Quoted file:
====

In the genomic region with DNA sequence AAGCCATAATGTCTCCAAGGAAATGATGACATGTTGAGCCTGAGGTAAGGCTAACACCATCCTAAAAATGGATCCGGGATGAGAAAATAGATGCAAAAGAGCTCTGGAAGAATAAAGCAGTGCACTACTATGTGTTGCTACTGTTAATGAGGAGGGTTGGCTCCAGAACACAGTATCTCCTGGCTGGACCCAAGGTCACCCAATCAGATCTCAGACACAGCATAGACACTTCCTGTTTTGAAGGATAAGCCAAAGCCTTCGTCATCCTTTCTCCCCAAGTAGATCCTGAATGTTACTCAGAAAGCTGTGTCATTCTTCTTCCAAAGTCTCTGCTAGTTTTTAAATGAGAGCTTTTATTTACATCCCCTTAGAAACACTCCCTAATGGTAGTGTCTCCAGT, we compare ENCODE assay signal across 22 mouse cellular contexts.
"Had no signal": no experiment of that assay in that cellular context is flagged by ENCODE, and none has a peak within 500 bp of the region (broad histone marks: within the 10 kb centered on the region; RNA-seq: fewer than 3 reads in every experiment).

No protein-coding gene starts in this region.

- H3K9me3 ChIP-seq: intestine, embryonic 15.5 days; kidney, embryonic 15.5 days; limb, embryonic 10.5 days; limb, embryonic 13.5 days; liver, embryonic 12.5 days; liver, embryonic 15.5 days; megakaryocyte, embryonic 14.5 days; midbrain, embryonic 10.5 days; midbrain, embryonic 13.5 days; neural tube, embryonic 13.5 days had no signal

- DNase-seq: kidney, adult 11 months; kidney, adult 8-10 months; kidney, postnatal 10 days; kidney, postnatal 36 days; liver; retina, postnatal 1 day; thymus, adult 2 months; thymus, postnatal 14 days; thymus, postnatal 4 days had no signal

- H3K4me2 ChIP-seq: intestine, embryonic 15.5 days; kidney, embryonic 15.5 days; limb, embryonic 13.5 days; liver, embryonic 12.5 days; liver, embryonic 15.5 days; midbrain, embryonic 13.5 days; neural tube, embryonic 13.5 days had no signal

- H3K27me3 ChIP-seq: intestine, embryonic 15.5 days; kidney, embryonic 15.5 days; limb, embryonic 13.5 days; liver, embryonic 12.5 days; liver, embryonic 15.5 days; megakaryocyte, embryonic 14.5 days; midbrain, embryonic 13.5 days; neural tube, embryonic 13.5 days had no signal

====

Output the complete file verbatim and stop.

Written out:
In the genomic region with DNA sequence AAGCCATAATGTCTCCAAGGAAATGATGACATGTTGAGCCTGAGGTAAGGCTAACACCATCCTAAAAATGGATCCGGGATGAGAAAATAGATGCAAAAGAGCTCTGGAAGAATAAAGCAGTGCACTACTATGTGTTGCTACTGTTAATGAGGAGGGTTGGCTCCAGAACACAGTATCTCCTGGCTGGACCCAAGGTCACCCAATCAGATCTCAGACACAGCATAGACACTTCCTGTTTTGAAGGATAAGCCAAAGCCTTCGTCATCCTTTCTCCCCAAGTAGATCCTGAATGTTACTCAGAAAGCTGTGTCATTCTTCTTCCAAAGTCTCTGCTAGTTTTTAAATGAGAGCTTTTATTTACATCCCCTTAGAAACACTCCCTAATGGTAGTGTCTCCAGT, we compare ENCODE assay signal across 22 mouse cellular contexts.
"Had no signal": no experiment of that assay in that cellular context is flagged by ENCODE, and none has a peak within 500 bp of the region (broad histone marks: within the 10 kb centered on the region; RNA-seq: fewer than 3 reads in every experiment).

No protein-coding gene starts in this region.

- H3K9me3 ChIP-seq: intestine, embryonic 15.5 days; kidney, embryonic 15.5 days; limb, embryonic 10.5 days; limb, embryonic 13.5 days; liver, embryonic 12.5 days; liver, embryonic 15.5 days; megakaryocyte, embryonic 14.5 days; midbrain, embryonic 10.5 days; midbrain, embryonic 13.5 days; neural tube, embryonic 13.5 days had no signal

- DNase-seq: kidney, adult 11 months; kidney, adult 8-10 months; kidney, postnatal 10 days; kidney, postnatal 36 days; liver; retina, postnatal 1 day; thymus, adult 2 months; thymus, postnatal 14 days; thymus, postnatal 4 days had no signal

- H3K4me2 ChIP-seq: intestine, embryonic 15.5 days; kidney, embryonic 15.5 days; limb, embryonic 13.5 days; liver, embryonic 12.5 days; liver, embryonic 15.5 days; midbrain, embryonic 13.5 days; neural tube, embryonic 13.5 days had no signal

- H3K27me3 ChIP-seq: intestine, embryonic 15.5 days; kidney, embryonic 15.5 days; limb, embryonic 13.5 days; liver, embryonic 12.5 days; liver, embryonic 15.5 days; megakaryocyte, embryonic 14.5 days; midbrain, embryonic 13.5 days; neural tube, embryonic 13.5 days had no signal